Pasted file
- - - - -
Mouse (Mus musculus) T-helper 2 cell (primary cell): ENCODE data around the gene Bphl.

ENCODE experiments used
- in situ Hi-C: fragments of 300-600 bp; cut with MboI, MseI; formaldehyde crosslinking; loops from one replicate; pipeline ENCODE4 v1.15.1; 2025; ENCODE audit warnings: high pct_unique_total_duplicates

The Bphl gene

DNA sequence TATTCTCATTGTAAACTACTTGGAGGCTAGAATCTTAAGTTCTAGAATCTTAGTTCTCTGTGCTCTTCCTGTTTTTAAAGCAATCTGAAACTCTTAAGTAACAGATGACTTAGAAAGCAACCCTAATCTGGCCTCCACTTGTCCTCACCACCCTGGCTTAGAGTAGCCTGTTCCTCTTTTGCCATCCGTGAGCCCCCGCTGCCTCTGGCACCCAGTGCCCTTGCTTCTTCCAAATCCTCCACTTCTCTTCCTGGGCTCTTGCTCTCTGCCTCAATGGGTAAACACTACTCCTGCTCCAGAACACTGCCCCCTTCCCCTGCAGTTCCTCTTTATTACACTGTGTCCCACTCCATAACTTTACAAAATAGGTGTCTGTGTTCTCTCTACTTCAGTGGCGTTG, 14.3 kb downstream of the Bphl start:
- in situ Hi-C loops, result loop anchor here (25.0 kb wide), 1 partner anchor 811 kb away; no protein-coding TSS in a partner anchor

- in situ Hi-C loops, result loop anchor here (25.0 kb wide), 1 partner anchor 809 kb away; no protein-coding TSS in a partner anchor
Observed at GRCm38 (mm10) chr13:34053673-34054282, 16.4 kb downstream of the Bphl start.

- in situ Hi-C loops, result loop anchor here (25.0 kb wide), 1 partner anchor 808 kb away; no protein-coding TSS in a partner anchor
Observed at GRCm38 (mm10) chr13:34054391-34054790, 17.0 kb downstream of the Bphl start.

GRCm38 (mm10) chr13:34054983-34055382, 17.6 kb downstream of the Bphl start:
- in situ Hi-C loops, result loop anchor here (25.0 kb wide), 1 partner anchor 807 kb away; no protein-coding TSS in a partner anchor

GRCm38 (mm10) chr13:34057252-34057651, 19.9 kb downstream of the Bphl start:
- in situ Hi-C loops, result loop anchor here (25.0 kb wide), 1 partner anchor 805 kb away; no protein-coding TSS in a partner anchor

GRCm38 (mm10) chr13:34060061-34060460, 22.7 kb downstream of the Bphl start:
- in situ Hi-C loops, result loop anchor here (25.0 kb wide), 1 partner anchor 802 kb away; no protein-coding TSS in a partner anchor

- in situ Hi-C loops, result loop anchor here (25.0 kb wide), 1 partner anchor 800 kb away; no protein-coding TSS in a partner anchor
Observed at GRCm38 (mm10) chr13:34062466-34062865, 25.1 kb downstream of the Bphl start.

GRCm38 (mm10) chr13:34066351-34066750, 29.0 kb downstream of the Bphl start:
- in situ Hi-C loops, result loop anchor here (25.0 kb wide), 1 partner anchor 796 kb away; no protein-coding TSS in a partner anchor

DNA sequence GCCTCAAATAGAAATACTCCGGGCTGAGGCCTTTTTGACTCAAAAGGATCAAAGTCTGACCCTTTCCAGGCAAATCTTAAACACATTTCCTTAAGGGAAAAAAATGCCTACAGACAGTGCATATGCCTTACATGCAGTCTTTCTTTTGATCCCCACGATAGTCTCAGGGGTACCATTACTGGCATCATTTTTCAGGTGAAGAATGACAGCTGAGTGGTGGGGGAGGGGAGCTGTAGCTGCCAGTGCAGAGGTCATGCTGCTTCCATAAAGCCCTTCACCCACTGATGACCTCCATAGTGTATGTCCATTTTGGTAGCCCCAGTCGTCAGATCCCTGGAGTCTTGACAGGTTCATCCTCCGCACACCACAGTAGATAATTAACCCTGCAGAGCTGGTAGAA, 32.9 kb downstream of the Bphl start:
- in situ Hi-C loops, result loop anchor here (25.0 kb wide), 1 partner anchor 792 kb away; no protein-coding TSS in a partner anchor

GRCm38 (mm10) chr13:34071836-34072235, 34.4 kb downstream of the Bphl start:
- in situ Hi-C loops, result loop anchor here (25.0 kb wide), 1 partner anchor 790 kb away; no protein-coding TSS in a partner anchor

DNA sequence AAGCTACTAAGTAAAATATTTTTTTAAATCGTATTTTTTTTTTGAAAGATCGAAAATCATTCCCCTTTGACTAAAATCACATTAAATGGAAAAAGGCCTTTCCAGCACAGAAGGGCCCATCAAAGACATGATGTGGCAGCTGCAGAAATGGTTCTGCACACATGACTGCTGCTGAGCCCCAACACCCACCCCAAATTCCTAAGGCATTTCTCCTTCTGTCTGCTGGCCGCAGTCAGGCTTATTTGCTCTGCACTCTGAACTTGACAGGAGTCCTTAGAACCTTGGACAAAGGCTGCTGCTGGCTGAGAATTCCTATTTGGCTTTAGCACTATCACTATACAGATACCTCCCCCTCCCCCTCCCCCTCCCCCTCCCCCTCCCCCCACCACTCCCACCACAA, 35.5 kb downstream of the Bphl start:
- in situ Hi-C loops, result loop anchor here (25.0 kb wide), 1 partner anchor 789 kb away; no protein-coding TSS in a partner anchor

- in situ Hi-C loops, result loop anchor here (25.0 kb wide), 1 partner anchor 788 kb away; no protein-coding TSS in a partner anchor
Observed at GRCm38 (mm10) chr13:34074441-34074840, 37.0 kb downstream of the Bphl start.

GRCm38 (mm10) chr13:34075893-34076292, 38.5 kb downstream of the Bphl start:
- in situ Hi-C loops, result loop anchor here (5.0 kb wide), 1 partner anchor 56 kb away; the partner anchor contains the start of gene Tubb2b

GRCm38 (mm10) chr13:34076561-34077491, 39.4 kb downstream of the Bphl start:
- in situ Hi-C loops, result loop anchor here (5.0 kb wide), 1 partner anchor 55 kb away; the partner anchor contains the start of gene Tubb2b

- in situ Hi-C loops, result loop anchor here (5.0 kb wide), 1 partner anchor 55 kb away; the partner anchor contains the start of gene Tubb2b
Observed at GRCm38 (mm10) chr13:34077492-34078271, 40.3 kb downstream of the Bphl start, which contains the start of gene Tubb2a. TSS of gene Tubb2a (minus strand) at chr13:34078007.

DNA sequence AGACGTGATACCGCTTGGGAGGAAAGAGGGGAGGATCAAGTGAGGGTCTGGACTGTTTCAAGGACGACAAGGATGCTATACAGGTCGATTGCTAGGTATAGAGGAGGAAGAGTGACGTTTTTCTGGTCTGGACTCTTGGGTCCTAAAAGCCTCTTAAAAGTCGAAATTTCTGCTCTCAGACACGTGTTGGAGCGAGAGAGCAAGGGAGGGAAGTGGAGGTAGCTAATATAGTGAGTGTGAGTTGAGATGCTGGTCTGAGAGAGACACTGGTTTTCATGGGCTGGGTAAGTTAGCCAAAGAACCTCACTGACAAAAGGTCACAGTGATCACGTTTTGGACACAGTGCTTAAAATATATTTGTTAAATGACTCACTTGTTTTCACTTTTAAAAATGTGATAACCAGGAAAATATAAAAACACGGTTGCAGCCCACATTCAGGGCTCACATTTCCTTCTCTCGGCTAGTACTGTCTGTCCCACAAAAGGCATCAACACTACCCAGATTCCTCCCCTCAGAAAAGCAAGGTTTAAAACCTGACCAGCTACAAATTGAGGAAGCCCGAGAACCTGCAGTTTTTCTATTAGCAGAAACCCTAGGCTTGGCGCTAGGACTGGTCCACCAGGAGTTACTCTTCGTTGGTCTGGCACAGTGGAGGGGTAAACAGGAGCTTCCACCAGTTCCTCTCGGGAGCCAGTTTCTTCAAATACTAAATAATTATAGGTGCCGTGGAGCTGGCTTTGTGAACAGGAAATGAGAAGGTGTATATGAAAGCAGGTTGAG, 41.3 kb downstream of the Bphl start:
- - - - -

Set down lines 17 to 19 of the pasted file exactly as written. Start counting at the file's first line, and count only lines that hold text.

- in situ Hi-C loops, result loop anchor here (25.0 kb wide), 1 partner anchor 800 kb away; no protein-coding TSS in a partner anchor
Observed at GRCm38 (mm10) chr13:34062466-34062865, 25.1 kb downstream of the Bphl start.

GRCm38 (mm10) chr13:34066351-34066750, 29.0 kb downstream of the Bphl start: